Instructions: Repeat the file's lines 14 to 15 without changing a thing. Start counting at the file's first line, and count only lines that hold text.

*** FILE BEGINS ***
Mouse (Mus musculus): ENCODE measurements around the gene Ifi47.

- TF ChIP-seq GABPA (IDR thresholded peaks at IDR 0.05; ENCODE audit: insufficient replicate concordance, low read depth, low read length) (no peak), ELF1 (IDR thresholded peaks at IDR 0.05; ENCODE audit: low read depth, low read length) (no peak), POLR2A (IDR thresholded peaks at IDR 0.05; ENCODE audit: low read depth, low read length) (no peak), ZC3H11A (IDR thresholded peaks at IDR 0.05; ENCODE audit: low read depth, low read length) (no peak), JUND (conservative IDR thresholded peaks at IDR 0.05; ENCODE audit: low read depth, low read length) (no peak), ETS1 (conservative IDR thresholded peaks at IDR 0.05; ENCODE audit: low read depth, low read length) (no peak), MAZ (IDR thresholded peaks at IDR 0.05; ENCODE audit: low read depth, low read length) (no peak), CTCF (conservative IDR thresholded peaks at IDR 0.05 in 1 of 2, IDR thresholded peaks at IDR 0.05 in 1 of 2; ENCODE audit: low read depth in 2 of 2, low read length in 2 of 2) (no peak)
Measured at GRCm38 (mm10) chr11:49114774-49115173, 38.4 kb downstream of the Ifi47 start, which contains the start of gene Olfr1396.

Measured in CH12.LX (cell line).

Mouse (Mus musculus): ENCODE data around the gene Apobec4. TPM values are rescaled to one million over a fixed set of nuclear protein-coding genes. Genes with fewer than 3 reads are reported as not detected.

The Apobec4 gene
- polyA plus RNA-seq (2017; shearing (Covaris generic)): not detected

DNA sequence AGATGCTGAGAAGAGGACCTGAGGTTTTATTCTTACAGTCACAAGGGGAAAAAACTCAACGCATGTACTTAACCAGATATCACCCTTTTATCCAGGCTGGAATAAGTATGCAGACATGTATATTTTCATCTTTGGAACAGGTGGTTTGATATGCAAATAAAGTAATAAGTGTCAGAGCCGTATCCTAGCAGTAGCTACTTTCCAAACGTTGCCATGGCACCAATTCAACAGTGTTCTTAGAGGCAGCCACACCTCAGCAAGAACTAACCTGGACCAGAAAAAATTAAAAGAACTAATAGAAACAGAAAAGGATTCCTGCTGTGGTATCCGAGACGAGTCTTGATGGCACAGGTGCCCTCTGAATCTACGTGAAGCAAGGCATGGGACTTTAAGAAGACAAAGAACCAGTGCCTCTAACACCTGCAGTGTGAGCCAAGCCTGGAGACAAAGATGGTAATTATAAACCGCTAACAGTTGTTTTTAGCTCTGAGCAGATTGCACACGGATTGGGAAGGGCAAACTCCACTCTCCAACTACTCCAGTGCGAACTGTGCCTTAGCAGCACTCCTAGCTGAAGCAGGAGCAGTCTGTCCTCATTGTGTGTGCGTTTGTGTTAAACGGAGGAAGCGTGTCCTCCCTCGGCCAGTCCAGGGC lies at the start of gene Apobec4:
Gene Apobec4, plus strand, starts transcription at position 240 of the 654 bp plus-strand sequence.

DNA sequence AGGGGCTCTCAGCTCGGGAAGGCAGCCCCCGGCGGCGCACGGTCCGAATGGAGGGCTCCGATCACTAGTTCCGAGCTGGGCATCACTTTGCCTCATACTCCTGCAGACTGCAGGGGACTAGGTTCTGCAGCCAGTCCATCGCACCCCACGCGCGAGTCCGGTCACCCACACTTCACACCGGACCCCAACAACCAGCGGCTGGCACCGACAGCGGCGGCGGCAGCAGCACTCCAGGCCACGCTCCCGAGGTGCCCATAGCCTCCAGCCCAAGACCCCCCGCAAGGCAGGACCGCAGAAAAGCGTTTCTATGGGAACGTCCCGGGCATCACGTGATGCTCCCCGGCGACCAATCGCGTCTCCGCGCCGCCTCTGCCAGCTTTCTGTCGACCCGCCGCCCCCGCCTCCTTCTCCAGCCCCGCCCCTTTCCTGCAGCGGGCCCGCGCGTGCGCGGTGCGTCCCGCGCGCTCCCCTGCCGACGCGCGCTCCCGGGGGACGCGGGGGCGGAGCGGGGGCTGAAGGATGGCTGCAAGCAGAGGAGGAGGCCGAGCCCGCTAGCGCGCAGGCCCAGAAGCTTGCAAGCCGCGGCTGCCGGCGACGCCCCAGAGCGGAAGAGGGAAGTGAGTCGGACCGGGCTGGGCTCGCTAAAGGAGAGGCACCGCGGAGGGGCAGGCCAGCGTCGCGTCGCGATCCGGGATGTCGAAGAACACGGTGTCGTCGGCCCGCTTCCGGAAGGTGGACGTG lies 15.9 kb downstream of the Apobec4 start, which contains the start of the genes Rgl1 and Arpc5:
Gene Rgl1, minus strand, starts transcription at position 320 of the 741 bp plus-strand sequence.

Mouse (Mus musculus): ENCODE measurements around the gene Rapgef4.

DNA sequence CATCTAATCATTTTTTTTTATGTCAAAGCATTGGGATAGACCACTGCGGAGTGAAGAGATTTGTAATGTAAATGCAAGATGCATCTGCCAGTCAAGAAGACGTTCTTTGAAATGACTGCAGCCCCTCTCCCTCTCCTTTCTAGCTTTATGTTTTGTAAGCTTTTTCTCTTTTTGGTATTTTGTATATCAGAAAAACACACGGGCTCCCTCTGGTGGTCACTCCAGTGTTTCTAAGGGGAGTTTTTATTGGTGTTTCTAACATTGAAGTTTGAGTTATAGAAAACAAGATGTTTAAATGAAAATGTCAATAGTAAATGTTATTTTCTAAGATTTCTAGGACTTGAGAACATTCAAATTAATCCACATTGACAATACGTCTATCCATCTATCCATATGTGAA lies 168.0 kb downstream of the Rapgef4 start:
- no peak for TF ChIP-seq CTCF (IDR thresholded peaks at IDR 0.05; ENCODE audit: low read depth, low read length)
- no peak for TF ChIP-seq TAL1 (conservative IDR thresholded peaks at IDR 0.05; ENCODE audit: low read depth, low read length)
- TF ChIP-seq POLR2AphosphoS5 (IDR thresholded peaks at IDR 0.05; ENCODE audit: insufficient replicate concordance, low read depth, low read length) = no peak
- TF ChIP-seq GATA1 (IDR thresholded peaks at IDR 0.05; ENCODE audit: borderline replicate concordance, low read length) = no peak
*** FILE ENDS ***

- no peak for TF ChIP-seq CTCF (IDR thresholded peaks at IDR 0.05; ENCODE audit: low read depth, low read length)
- no peak for TF ChIP-seq TAL1 (conservative IDR thresholded peaks at IDR 0.05; ENCODE audit: low read depth, low read length)